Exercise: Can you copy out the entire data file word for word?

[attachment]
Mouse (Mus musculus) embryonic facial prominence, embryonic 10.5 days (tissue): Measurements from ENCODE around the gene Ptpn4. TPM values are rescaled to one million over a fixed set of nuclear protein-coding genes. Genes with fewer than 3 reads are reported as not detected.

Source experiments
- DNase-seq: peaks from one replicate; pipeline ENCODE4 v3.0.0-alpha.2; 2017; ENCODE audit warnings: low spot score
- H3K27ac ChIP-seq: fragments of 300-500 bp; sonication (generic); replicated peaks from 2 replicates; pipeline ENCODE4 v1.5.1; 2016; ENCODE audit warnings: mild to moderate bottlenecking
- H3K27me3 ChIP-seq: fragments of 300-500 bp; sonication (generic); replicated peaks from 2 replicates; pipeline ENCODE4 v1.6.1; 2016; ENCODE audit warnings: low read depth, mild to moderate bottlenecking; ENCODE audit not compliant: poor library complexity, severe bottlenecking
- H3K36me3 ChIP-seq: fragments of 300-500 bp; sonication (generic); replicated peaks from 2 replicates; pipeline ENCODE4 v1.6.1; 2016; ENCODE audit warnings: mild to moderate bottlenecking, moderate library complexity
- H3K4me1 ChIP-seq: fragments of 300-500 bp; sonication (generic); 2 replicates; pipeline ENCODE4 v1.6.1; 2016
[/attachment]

Mouse (Mus musculus) embryonic facial prominence, embryonic 10.5 days (tissue): Measurements from ENCODE around the gene Ptpn4. TPM values are rescaled to one million over a fixed set of nuclear protein-coding genes. Genes with fewer than 3 reads are reported as not detected.

Source experiments
- DNase-seq: peaks from one replicate; pipeline ENCODE4 v3.0.0-alpha.2; 2017; ENCODE audit warnings: low spot score
- H3K27ac ChIP-seq: fragments of 300-500 bp; sonication (generic); replicated peaks from 2 replicates; pipeline ENCODE4 v1.5.1; 2016; ENCODE audit warnings: mild to moderate bottlenecking
- H3K27me3 ChIP-seq: fragments of 300-500 bp; sonication (generic); replicated peaks from 2 replicates; pipeline ENCODE4 v1.6.1; 2016; ENCODE audit warnings: low read depth, mild to moderate bottlenecking; ENCODE audit not compliant: poor library complexity, severe bottlenecking
- H3K36me3 ChIP-seq: fragments of 300-500 bp; sonication (generic); replicated peaks from 2 replicates; pipeline ENCODE4 v1.6.1; 2016; ENCODE audit warnings: mild to moderate bottlenecking, moderate library complexity
- H3K4me1 ChIP-seq: fragments of 300-500 bp; sonication (generic); 2 replicates; pipeline ENCODE4 v1.6.1; 2016